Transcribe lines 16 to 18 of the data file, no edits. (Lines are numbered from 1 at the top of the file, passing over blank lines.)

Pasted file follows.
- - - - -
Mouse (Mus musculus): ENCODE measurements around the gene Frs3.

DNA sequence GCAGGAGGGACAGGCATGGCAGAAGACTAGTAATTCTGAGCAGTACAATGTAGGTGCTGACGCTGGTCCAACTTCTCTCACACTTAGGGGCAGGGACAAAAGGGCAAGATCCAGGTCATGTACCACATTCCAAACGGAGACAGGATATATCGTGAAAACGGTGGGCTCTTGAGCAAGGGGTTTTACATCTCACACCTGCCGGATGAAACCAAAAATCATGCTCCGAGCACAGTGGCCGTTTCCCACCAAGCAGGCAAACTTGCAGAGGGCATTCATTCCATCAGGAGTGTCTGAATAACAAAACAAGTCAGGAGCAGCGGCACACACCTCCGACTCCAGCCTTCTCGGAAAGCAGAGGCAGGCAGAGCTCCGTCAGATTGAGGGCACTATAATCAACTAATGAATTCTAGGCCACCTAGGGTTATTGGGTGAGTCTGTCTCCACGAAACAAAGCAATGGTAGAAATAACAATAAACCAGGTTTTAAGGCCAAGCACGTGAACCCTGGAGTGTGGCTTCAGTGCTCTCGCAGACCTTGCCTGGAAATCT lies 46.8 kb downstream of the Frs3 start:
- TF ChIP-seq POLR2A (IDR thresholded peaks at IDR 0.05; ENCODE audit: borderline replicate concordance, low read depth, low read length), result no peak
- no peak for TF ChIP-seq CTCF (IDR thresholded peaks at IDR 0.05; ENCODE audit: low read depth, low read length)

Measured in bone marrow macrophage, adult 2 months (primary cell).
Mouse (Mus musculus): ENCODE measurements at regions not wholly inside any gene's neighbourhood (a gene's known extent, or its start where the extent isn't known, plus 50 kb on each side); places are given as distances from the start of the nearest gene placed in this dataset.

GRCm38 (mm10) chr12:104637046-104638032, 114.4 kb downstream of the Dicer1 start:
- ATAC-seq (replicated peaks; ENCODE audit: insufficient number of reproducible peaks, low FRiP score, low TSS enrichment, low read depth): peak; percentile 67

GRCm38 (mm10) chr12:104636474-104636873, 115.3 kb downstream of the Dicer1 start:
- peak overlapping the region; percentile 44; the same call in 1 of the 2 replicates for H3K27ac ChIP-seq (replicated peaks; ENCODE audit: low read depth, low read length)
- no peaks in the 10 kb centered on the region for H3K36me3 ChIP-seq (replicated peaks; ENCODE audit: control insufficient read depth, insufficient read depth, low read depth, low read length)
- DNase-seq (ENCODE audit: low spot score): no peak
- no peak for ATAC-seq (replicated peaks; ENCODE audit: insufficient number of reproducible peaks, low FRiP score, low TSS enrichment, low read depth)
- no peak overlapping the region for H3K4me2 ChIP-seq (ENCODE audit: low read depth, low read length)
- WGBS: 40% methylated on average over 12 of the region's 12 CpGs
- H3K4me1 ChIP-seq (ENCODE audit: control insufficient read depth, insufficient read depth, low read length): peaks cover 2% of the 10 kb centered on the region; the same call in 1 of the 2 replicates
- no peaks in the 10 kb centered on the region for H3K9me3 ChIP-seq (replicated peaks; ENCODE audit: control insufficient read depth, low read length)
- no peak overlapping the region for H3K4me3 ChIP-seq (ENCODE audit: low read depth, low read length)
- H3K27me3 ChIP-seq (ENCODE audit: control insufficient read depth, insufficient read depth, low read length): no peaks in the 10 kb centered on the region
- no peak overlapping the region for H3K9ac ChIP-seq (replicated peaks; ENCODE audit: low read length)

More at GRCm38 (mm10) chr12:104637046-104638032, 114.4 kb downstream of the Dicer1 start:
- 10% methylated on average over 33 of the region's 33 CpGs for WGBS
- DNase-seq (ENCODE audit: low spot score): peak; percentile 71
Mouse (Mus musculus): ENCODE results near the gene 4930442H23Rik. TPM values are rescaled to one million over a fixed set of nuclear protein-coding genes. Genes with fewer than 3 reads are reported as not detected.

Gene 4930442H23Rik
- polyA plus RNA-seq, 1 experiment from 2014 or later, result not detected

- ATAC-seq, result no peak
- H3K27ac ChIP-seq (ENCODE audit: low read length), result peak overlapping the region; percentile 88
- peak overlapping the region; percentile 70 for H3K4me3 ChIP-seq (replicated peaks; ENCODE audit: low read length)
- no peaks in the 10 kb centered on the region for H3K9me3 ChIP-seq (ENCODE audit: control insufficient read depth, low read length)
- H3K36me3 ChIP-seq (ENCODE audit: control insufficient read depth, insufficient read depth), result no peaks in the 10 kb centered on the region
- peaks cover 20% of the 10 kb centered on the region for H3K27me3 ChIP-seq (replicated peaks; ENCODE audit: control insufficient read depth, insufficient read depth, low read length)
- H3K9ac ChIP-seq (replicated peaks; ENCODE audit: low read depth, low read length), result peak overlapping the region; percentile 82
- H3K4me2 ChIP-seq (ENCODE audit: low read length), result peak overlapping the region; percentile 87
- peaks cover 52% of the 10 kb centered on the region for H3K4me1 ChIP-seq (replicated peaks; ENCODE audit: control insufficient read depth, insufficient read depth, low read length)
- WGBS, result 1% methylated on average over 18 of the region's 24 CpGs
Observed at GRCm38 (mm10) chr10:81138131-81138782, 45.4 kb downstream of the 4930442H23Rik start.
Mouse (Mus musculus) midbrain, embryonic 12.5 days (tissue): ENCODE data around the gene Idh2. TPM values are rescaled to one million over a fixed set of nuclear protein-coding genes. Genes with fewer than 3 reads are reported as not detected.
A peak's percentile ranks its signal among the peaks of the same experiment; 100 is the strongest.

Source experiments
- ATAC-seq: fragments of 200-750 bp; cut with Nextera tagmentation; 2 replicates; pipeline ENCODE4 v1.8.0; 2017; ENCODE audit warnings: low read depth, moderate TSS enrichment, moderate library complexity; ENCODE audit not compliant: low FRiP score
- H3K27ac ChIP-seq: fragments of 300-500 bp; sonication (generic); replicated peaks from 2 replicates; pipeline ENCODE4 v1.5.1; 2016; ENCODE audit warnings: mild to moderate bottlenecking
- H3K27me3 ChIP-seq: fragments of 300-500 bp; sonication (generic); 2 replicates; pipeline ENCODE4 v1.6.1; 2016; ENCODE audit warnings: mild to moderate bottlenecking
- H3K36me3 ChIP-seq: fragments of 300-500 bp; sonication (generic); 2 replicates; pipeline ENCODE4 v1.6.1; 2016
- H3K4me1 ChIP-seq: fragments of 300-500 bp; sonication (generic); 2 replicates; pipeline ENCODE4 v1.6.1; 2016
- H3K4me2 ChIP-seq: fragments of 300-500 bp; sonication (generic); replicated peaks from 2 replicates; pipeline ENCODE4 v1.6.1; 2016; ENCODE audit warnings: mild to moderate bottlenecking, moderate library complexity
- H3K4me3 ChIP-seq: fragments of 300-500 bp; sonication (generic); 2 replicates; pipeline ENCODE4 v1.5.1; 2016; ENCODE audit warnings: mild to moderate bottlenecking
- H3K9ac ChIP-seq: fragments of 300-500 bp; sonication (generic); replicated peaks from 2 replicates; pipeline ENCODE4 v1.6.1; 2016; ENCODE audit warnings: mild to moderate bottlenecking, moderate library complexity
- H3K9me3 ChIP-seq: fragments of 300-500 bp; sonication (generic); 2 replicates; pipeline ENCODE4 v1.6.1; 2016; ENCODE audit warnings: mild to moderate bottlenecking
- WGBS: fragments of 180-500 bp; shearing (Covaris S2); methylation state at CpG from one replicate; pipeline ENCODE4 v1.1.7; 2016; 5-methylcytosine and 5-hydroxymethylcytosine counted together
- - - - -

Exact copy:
- H3K4me1 ChIP-seq (ENCODE audit: control insufficient read depth, insufficient read depth, low read length): peaks cover 2% of the 10 kb centered on the region; the same call in 1 of the 2 replicates
- no peaks in the 10 kb centered on the region for H3K9me3 ChIP-seq (replicated peaks; ENCODE audit: control insufficient read depth, low read length)
- no peak overlapping the region for H3K4me3 ChIP-seq (ENCODE audit: low read depth, low read length)